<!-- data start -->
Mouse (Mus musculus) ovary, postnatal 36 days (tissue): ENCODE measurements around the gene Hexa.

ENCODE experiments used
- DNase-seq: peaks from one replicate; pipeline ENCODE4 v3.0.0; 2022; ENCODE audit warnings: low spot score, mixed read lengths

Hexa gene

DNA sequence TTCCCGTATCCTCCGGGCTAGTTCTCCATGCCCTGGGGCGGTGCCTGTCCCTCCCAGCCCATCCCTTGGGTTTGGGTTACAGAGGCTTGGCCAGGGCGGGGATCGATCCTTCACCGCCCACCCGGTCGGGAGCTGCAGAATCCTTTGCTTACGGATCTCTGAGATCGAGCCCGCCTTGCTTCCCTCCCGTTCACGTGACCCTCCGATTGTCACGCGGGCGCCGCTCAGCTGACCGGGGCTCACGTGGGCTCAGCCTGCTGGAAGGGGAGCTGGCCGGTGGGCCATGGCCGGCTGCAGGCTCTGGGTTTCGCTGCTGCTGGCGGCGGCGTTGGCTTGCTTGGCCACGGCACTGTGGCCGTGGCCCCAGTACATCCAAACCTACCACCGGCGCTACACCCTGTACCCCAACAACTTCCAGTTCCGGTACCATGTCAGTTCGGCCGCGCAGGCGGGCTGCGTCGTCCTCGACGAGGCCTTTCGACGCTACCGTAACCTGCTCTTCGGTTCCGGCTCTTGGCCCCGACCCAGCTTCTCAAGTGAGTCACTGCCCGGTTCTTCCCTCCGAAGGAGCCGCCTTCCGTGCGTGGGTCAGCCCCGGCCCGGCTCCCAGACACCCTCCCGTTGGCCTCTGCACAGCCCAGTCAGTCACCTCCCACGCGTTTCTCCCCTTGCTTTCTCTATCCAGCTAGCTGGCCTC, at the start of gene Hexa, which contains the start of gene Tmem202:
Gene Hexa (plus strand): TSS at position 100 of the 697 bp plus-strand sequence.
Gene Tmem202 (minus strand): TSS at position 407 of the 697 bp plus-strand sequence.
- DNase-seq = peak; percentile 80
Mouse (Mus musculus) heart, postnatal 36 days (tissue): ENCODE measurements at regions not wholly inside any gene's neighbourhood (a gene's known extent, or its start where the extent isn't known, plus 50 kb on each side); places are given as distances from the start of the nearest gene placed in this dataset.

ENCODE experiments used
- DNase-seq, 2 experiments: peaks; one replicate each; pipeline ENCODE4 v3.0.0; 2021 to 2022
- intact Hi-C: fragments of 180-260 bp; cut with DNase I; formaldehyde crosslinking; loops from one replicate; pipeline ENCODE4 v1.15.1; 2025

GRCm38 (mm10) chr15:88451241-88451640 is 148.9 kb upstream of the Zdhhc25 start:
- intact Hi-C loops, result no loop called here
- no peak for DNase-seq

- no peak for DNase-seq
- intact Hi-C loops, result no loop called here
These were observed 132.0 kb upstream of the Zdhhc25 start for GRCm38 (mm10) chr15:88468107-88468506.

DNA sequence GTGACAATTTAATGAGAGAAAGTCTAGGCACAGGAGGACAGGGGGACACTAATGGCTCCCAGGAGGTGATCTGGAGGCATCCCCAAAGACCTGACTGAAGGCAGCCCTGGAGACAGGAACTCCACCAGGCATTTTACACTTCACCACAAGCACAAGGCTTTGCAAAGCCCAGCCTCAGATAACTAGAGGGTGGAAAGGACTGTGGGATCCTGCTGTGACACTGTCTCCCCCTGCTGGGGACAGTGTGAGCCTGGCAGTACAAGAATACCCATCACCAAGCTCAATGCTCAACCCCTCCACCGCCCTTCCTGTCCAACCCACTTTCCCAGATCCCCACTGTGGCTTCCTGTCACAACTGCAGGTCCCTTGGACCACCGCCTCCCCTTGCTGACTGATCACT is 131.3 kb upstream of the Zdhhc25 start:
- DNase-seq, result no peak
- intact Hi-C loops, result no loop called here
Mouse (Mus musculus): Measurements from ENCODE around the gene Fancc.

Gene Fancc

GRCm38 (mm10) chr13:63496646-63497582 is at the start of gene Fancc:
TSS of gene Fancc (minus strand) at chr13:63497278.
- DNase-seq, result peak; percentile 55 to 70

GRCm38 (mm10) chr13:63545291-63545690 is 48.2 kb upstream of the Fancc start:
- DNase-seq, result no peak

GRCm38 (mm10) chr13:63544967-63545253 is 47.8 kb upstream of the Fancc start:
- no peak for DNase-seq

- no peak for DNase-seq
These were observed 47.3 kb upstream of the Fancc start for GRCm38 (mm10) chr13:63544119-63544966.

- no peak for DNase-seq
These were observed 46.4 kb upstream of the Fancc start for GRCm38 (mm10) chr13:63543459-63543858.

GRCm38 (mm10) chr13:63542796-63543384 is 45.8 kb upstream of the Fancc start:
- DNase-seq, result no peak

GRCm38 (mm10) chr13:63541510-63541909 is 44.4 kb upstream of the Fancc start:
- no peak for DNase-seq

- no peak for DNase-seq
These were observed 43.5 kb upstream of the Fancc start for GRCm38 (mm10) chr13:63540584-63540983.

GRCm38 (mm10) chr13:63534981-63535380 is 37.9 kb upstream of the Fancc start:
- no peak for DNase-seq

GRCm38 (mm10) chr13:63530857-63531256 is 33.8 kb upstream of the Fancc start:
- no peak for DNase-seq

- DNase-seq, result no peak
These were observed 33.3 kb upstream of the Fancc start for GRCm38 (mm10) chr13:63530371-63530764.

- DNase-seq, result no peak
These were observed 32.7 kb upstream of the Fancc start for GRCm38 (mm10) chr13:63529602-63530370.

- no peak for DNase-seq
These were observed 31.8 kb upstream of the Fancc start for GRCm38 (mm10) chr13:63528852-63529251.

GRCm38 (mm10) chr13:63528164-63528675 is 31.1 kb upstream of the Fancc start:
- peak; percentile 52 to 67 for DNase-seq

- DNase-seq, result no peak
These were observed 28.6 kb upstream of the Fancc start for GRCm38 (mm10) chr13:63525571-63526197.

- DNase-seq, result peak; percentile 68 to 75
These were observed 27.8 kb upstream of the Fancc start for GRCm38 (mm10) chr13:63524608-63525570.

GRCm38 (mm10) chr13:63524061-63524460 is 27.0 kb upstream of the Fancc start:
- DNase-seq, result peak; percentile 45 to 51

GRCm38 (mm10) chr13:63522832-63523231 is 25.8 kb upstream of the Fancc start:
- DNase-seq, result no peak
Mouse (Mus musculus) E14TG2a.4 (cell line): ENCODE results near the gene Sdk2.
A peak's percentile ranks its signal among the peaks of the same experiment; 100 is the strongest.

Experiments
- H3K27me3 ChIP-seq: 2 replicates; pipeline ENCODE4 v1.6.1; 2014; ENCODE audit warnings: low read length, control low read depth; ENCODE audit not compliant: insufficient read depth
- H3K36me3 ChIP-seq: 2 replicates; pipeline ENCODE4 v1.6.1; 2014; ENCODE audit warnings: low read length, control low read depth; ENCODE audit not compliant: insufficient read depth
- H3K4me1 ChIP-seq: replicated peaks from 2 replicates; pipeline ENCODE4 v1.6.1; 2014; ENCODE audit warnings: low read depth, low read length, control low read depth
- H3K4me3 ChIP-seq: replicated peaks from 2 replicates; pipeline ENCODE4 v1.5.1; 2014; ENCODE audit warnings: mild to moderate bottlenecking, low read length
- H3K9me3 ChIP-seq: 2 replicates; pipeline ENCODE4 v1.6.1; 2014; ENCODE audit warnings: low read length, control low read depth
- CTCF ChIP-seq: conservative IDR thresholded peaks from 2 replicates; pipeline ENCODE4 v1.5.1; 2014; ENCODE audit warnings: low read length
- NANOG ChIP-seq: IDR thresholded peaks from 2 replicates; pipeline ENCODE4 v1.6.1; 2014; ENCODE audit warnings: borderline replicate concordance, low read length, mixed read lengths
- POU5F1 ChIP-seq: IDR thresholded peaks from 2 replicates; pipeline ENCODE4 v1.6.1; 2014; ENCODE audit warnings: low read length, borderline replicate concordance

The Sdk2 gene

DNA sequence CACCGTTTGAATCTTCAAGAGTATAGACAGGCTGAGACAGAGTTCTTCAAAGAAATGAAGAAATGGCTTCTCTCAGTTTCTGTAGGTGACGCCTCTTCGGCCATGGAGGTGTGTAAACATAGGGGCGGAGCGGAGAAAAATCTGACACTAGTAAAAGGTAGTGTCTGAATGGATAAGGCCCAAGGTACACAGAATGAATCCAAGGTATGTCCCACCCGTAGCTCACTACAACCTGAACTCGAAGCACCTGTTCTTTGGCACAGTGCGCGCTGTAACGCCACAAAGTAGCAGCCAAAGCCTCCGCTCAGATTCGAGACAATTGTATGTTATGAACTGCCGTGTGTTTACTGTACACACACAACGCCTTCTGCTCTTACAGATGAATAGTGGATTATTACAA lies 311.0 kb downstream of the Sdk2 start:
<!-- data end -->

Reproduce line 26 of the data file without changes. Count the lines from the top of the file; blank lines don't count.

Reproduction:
- DNase-seq, result peak; percentile 55 to 70